As for my personal experience: incidentally I am about the same age as the subject at the time of writing and have started biking about the same time ago, so feel the relevance of getting to know my limits and developing myself in a proper manner. Since I am new to power meters (got one to try out for some weeks), I stumbled on this same issue and found your article, which is quite useful for understanding the differences and prepare myself for races. I am trying to find answers the same way for my case from the past 2 days.
I haven't done a full FTP yet, but had an indoor session on a roller with two 240W efforts of 10min with 5min recovery inbetween. I could not manage to perform the second one fully, true enough though it was preceded by some efforts for 40min, of which around 200W for 20min. Next day however I was using the same bike outside on a hill climb of 9% and found that doing 240W was easy as pie after a 15min warm-up. True enough, I only did one ride of ca 9min on that hill and no second one, but this one was in no comparison with the previous day's first 240W exertion, when even the first 10min was on the edge with serious strain.
The relevant part I consider to be the heartrate comparison of the two occasions: while on day1 I peaked around 181BPM for the first 10min (for accurate comparison 180BPM after 9min, while reaching 170BPM after 2min into the effort), on day2 on the hill climb outside my HR reached only 163BPM, up from 157BPM from the first minutes of the climb. This I consider to be a huge difference in HR for about the same effort exerted and according to my morning HRV measurement I was equally rested on both days, in fact on the first day I had a restday before.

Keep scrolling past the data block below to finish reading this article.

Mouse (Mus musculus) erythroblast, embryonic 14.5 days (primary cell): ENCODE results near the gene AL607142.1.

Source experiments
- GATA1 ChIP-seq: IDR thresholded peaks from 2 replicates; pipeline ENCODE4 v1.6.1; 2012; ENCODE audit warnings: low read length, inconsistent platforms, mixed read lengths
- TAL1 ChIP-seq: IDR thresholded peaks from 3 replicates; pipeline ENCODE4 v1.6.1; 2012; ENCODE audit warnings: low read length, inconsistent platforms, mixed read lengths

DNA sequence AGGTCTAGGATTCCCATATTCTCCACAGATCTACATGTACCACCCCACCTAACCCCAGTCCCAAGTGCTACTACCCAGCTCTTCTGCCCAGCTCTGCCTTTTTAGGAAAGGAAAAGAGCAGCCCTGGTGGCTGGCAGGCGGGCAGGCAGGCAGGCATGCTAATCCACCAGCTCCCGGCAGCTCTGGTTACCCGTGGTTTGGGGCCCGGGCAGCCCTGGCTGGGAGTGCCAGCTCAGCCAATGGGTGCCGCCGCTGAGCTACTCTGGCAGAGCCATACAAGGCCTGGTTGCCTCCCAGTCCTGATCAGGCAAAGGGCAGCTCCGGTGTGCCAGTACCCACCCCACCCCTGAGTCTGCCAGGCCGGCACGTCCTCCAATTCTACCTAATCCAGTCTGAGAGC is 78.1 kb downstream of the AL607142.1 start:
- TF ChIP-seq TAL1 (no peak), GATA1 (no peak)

As my individual anaerobic threshold is around 220W @ 167-168 BPM currently, these two divergent results make a tremendous difference in my self-evaluation. Of course there is a major distortion probably due to the earlier mentioned 40min prior efforts, still the perceived effort difference was tremendous.
Since I am a XCM mountainbiker and the powermeter supports me temporarily in my roadbike training sessions, I am unlikely to find a good objective measure of my abilities this way, as I would need to use a consistent measurement, which seems to diverge on roadbike inside, outside and most likely MTB outside as well.
From the comments on your writing I have gathered some useful insights, but do not see a single most important determinent of the differences. I would think it's probably a combination of many factors:
1. mostly the cooling aspect, though some riders are using fans or are outdoor and see no substantial difference;
2. perhaps the oxygen uptake, though I have understood that we never make full use of the oxygen from the air we breathe in, so for such a short test and my particular example at lower effort, this should not be a major determinent;
3. probably the physical movement on the bike which can follow your specific neuro-muscular pathways better than a steady trainer. I am inclined to see this as a major factor;
4. most likely the mental state of being outside and a more focussed mind: I noticed during earlier indoor tests of step-wise raising of the wattage by 30W every 3min that when they take blood to measure the lactate changes at each step, while I'm holding my head still (as blood is taken from my earlobe) during these few seconds my HR actually DEcreases slightly after this concentrated effort, even when my wattage remains stable.